No one was injured in a helicopter crash in the Selkirk Mountains northeast of New Denver in March. Photo: Ministry of Transportation and Infrastructure

No one was injured in a helicopter crash in the Selkirk Mountains northeast of New Denver in March. Photo: Ministry of Transportation and Infrastructure

Investigation report describes West Kootenay helicopter crash

Incident occurred in March near New Denver, no one injured

A federal regulator has released a report on a helicopter accident that occurred northeast of New Denver on March 16.

The Transportation Safety Board of Canada’s report gives an account of the incident but does not assign blame or determine liability.

The helicopter, owned by Kootenay Valley Helicopters Ltd. of Nelson, was on an avalanche control flight with a pilot and two avalanche technicians on board.

The Ministry of Transportation and Infrastructure artificially triggers avalanches to reduce the threat of naturally triggered avalanches along provincial highways.

At about 1:30 p.m., as the helicopter has hovering, the crew dropped an explosive charge intended to trigger a controlled avalanche.

“Just as the pilot lost reference with the ground and flight visibility was reduced, the bombardier deployed a second explosive charge,” the investigation report states.

“The pilot, with reduced visibility, turned the helicopter to the left. During this manoeuvre the tail rotor contacted either a tree or the surface of the slope; this caused the helicopter to shudder.”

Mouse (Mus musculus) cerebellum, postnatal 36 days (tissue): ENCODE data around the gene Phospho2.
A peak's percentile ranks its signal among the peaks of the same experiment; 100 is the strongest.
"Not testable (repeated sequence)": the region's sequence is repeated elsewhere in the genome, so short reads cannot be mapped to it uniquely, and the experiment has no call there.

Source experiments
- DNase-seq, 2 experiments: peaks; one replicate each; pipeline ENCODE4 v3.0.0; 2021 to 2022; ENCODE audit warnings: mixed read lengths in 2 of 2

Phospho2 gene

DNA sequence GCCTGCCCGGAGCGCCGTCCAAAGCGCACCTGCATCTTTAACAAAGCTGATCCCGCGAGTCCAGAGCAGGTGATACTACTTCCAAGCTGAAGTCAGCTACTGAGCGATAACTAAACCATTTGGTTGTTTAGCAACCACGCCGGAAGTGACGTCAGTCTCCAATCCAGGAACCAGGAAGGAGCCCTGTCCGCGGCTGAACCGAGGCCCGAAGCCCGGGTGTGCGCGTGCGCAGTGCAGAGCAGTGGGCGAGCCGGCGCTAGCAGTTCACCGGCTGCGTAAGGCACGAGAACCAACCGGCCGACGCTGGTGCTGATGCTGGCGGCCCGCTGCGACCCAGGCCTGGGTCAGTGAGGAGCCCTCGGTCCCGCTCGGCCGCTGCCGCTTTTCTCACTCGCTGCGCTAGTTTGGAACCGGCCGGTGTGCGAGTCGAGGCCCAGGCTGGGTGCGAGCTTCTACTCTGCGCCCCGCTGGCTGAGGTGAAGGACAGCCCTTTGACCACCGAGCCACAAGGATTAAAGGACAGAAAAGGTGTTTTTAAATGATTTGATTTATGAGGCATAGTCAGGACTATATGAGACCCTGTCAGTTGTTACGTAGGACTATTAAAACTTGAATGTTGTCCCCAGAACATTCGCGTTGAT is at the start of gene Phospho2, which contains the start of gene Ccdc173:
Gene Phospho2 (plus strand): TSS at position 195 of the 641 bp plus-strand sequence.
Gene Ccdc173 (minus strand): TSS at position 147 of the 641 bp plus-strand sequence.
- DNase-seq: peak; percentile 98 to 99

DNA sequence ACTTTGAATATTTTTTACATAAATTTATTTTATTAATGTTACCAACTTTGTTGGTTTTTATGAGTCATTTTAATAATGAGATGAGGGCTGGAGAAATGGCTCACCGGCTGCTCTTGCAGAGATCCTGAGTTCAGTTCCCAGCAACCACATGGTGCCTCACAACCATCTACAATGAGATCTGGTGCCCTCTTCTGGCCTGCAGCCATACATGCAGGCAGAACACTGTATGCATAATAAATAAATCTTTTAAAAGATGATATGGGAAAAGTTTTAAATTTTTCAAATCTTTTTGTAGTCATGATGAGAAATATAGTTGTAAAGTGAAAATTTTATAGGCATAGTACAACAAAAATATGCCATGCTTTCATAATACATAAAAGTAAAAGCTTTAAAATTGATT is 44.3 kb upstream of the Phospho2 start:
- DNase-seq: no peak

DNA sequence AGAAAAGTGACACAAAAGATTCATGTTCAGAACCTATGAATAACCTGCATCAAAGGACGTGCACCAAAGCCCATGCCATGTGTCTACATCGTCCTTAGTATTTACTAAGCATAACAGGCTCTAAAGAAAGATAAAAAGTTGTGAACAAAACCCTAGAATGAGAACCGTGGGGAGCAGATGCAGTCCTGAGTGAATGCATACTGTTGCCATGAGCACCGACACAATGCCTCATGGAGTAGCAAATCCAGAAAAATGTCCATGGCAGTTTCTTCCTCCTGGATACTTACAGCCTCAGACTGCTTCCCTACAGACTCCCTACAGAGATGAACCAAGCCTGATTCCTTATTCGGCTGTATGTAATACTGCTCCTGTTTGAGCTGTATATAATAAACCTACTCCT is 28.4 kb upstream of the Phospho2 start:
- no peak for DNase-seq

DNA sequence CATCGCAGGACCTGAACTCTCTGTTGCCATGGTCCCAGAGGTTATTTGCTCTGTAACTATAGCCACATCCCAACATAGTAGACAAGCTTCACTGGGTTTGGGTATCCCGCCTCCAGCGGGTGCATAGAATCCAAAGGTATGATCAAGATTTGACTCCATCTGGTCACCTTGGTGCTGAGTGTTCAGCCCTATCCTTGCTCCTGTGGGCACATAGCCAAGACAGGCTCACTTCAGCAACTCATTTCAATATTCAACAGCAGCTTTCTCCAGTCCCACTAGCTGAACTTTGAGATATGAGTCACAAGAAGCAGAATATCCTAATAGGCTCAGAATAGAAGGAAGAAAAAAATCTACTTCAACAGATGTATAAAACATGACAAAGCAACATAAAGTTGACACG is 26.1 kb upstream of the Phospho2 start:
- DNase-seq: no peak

The vibration of the helicopter increased, and the pilot performed a forced landing.

“The helicopter landed hard on its skids and tipped onto its right (the pilot’s) side.”

The report outlines considerable damage to the helicopter, and states that the occupants were “disoriented and shaken, but uninjured.”

A rescue helicopter arrived an hour later.

The report outlines details of the weather conditions, the history of the flight, and the pilot’s credentials and experience.

The report states that following the incident the company instituted an enhanced system of in-flight briefings, and that the transportation ministry made a number of general recommendations regarding work activity, safety, equipment, and training, although the report does not list those.

Kootenay Valley Helicopters did not respond to the Nelson Star’s request for comment.